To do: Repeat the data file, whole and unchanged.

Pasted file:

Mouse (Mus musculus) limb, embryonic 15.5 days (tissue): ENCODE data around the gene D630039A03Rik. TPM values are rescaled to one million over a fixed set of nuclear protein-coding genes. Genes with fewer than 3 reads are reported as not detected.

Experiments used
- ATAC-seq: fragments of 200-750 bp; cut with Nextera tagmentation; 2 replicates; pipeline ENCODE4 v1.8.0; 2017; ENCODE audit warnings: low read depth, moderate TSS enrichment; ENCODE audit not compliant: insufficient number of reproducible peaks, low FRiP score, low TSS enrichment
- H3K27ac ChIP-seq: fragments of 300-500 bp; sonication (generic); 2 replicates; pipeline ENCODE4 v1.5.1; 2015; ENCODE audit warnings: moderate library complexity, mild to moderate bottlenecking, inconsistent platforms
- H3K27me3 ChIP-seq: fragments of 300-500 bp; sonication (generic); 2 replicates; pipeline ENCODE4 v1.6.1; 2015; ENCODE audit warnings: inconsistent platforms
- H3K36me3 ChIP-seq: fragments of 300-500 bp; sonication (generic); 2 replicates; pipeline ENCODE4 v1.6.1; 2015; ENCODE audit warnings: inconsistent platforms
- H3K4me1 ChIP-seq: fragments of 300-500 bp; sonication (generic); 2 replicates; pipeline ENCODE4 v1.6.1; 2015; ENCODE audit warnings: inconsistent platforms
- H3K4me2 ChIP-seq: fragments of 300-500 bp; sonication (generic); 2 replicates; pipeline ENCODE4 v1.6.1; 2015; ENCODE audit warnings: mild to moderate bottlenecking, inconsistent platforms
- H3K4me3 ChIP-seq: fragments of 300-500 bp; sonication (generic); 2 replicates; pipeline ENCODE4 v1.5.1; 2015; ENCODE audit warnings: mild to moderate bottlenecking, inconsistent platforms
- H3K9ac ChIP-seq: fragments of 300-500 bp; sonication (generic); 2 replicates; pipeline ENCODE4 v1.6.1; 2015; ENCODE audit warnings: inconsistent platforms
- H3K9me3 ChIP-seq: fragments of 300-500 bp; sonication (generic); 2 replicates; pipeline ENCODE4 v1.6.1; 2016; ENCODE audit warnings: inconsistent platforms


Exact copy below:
Mouse (Mus musculus) limb, embryonic 15.5 days (tissue): ENCODE data around the gene D630039A03Rik. TPM values are rescaled to one million over a fixed set of nuclear protein-coding genes. Genes with fewer than 3 reads are reported as not detected.

Experiments used
- ATAC-seq: fragments of 200-750 bp; cut with Nextera tagmentation; 2 replicates; pipeline ENCODE4 v1.8.0; 2017; ENCODE audit warnings: low read depth, moderate TSS enrichment; ENCODE audit not compliant: insufficient number of reproducible peaks, low FRiP score, low TSS enrichment
- H3K27ac ChIP-seq: fragments of 300-500 bp; sonication (generic); 2 replicates; pipeline ENCODE4 v1.5.1; 2015; ENCODE audit warnings: moderate library complexity, mild to moderate bottlenecking, inconsistent platforms
- H3K27me3 ChIP-seq: fragments of 300-500 bp; sonication (generic); 2 replicates; pipeline ENCODE4 v1.6.1; 2015; ENCODE audit warnings: inconsistent platforms
- H3K36me3 ChIP-seq: fragments of 300-500 bp; sonication (generic); 2 replicates; pipeline ENCODE4 v1.6.1; 2015; ENCODE audit warnings: inconsistent platforms
- H3K4me1 ChIP-seq: fragments of 300-500 bp; sonication (generic); 2 replicates; pipeline ENCODE4 v1.6.1; 2015; ENCODE audit warnings: inconsistent platforms
- H3K4me2 ChIP-seq: fragments of 300-500 bp; sonication (generic); 2 replicates; pipeline ENCODE4 v1.6.1; 2015; ENCODE audit warnings: mild to moderate bottlenecking, inconsistent platforms
- H3K4me3 ChIP-seq: fragments of 300-500 bp; sonication (generic); 2 replicates; pipeline ENCODE4 v1.5.1; 2015; ENCODE audit warnings: mild to moderate bottlenecking, inconsistent platforms
- H3K9ac ChIP-seq: fragments of 300-500 bp; sonication (generic); 2 replicates; pipeline ENCODE4 v1.6.1; 2015; ENCODE audit warnings: inconsistent platforms
- H3K9me3 ChIP-seq: fragments of 300-500 bp; sonication (generic); 2 replicates; pipeline ENCODE4 v1.6.1; 2016; ENCODE audit warnings: inconsistent platforms